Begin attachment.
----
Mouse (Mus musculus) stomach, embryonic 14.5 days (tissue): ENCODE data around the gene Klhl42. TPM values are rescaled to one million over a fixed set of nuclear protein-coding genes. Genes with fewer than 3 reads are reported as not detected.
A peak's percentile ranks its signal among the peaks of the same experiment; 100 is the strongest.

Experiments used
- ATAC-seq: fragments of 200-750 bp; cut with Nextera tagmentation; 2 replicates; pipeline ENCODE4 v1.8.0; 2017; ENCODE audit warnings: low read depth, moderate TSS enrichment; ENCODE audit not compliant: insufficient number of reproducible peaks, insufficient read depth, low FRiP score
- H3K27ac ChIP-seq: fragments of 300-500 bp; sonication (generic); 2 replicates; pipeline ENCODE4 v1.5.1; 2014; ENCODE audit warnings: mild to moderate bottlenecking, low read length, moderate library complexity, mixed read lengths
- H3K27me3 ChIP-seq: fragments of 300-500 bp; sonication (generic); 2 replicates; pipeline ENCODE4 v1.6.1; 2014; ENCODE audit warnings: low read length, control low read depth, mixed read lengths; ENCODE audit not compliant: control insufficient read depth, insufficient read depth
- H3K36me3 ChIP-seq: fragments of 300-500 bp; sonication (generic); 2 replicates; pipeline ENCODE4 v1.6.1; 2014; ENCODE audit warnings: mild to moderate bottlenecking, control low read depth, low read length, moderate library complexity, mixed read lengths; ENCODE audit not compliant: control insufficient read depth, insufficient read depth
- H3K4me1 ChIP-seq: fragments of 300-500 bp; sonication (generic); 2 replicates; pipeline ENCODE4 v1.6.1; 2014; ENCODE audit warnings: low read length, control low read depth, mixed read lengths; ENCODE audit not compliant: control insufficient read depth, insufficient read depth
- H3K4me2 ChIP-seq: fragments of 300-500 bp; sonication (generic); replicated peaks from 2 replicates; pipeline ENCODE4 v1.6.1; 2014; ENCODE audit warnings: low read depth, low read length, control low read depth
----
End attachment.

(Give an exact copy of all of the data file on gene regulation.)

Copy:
Mouse (Mus musculus) stomach, embryonic 14.5 days (tissue): ENCODE data around the gene Klhl42. TPM values are rescaled to one million over a fixed set of nuclear protein-coding genes. Genes with fewer than 3 reads are reported as not detected.
A peak's percentile ranks its signal among the peaks of the same experiment; 100 is the strongest.

Experiments used
- ATAC-seq: fragments of 200-750 bp; cut with Nextera tagmentation; 2 replicates; pipeline ENCODE4 v1.8.0; 2017; ENCODE audit warnings: low read depth, moderate TSS enrichment; ENCODE audit not compliant: insufficient number of reproducible peaks, insufficient read depth, low FRiP score
- H3K27ac ChIP-seq: fragments of 300-500 bp; sonication (generic); 2 replicates; pipeline ENCODE4 v1.5.1; 2014; ENCODE audit warnings: mild to moderate bottlenecking, low read length, moderate library complexity, mixed read lengths
- H3K27me3 ChIP-seq: fragments of 300-500 bp; sonication (generic); 2 replicates; pipeline ENCODE4 v1.6.1; 2014; ENCODE audit warnings: low read length, control low read depth, mixed read lengths; ENCODE audit not compliant: control insufficient read depth, insufficient read depth
- H3K36me3 ChIP-seq: fragments of 300-500 bp; sonication (generic); 2 replicates; pipeline ENCODE4 v1.6.1; 2014; ENCODE audit warnings: mild to moderate bottlenecking, control low read depth, low read length, moderate library complexity, mixed read lengths; ENCODE audit not compliant: control insufficient read depth, insufficient read depth
- H3K4me1 ChIP-seq: fragments of 300-500 bp; sonication (generic); 2 replicates; pipeline ENCODE4 v1.6.1; 2014; ENCODE audit warnings: low read length, control low read depth, mixed read lengths; ENCODE audit not compliant: control insufficient read depth, insufficient read depth
- H3K4me2 ChIP-seq: fragments of 300-500 bp; sonication (generic); replicated peaks from 2 replicates; pipeline ENCODE4 v1.6.1; 2014; ENCODE audit warnings: low read depth, low read length, control low read depth